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Researchers have studied truck crashes extensively using methods appropriate for behavior, technology, and regulatory enforcement. Few safety studies associate crashes with economic pressure, a pervasive latent influence. This study uses data from the US Large Truck Crash Causation Study to predict truck crashes based on work pressure factors that have their origins in market pressures on motor carriers and truck drivers. Logistic regression shows that factors associated with the work process, including an index of work-pressure attributes, predict the likelihood that crash analysts consider the truck driver to be the person whose last action could have prevented the crash. While not proving causation, the data suggest that economic factors affecting drivers contribute significantly to truck crashes.
While other research has shown that higher paid truck and bus drivers are safer, this is the first study showing why higher paid drivers are safer. We estimate the labour supply curve for long-haul truck drivers in the United States, applying two-stage least squares regression to a national survey of truck drivers. We start with the standard model of the labour supply curve and then develop two novel extensions of it, incorporating pay level and pay method, and testing the target earnings hypothesis. We distinguish between long-haul and short-haul jobs driving commercial motor vehicles. Truck and bus drivers choose between long-distance jobs requiring very long hours of work away from home and short-distance jobs generally requiring fewer hours. The labour supply curve exhibits a classic backward bending shape, reflecting drivers’ preference to work until they reach target earnings. Above target earnings, at a ‘safe rate’ for truck drivers, they trade labour for leisure, working fewer hours, leading to greater highway safety. Drivers work fewer hours at a higher pay rate and likely have less fatigue. Pay rates also have implications for driver health because worker health deteriorates as working time exceeds 40 hours.
Large truck crashes remain a significant problem in the truckload sector of the US motor carrier industry. Employing a unique firm-level data set from a large US truckload motor carrier, we identified two different driver groups hired during two distinct pay regimes. Before-and-after data on wages and safety outcomes created a natural experiment. Higher wages paid to experienced drivers in the new pay regime led to higher driver retention rates. Experienced drivers had lower average crash costs and were more productive during each tenure month. Experienced drivers had a much larger expected discounted net present value when compared with inexperienced drivers. As the previously inexperienced drivers gained additional experience, their crash probabilities and their value began to mirror those of the experienced drivers, demonstrating the value of greater tenure. This research supports ‘safe rates’ public policy because safety pays – for trucking companies, for cargo owners and for society.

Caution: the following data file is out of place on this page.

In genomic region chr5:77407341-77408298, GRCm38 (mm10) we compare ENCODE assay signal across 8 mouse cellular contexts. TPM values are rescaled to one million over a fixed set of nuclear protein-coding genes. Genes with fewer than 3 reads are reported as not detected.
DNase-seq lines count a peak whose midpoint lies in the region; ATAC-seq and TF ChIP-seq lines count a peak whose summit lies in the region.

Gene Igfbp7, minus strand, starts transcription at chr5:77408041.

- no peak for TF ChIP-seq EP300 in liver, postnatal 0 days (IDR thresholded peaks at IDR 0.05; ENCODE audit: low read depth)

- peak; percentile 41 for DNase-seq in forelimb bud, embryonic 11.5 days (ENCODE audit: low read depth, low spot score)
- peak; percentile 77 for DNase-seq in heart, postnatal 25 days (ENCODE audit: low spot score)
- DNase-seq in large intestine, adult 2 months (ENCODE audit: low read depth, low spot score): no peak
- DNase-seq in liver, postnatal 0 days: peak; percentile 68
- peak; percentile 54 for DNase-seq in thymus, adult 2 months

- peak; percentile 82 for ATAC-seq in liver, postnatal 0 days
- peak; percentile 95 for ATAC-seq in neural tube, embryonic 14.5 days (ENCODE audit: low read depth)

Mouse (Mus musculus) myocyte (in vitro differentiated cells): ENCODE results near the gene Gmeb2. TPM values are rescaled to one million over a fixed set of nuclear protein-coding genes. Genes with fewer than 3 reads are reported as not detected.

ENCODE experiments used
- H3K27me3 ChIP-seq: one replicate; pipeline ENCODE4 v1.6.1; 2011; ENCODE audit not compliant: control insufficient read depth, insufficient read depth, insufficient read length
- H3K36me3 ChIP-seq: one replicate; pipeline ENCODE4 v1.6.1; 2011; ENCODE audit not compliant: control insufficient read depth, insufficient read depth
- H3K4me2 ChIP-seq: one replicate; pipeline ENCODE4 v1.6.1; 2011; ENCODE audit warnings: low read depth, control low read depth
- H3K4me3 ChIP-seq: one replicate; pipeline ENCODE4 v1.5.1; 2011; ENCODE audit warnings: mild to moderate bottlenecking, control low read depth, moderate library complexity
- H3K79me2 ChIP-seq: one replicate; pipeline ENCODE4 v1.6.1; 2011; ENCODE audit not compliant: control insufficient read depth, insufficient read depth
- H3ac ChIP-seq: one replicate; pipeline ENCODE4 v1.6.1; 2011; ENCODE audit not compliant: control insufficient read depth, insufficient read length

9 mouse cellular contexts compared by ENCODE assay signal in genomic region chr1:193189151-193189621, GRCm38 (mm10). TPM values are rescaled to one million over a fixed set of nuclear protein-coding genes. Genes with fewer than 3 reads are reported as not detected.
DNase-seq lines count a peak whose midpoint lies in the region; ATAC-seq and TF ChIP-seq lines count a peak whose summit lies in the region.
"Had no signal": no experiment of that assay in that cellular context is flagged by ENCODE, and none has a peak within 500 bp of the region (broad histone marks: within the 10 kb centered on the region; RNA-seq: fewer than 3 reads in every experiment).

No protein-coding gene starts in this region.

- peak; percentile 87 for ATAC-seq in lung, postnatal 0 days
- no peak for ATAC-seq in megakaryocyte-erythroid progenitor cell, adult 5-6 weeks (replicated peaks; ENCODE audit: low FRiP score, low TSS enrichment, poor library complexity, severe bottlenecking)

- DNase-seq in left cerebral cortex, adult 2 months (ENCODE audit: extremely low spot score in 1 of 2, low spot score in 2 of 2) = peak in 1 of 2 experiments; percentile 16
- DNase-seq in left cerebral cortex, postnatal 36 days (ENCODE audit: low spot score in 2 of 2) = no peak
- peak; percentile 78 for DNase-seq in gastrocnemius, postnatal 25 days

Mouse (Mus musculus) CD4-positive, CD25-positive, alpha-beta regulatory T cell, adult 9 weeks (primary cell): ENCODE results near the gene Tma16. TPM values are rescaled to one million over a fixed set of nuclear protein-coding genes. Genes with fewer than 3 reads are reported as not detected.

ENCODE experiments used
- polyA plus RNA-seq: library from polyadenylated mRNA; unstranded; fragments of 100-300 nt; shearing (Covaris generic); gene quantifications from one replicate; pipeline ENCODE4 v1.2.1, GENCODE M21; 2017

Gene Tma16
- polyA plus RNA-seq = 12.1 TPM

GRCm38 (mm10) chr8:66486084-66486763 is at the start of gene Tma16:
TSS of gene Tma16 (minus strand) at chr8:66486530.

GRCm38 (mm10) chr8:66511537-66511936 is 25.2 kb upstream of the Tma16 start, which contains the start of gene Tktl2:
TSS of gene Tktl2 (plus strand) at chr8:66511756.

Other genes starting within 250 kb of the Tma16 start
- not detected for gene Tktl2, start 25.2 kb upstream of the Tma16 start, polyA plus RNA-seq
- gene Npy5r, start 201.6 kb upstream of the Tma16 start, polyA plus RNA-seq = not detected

A growing number of Chinese firms motivate their employees through employee stock ownership plans (ESOPs). Using a sample of listed firms in China, this paper examines the impact of ESOPs on firms’ total factor productivity (TFP), as well as the mechanisms of ESOPs. The empirical results show that ESOPs have a positive impact on firm TFP. The mechanism tests convey that ESOPs increase firm TFP by promoting research and development (R&D) investment and mitigating agency costs. These results are robust after accounting for endogeneity and using alternative metrics of TFP. In addition, we find that the positive effect of ESOPs on firm TFP is more pronounced in non-state-owned firms and firms with a less severe free-riding problem. Furthermore, the effect on firm TFP is positively associated with the subscription proportion of non-executive employees in ESOPs. Overall, the results of this study underscore the important role of employee ownership in firms’ productivity improvement.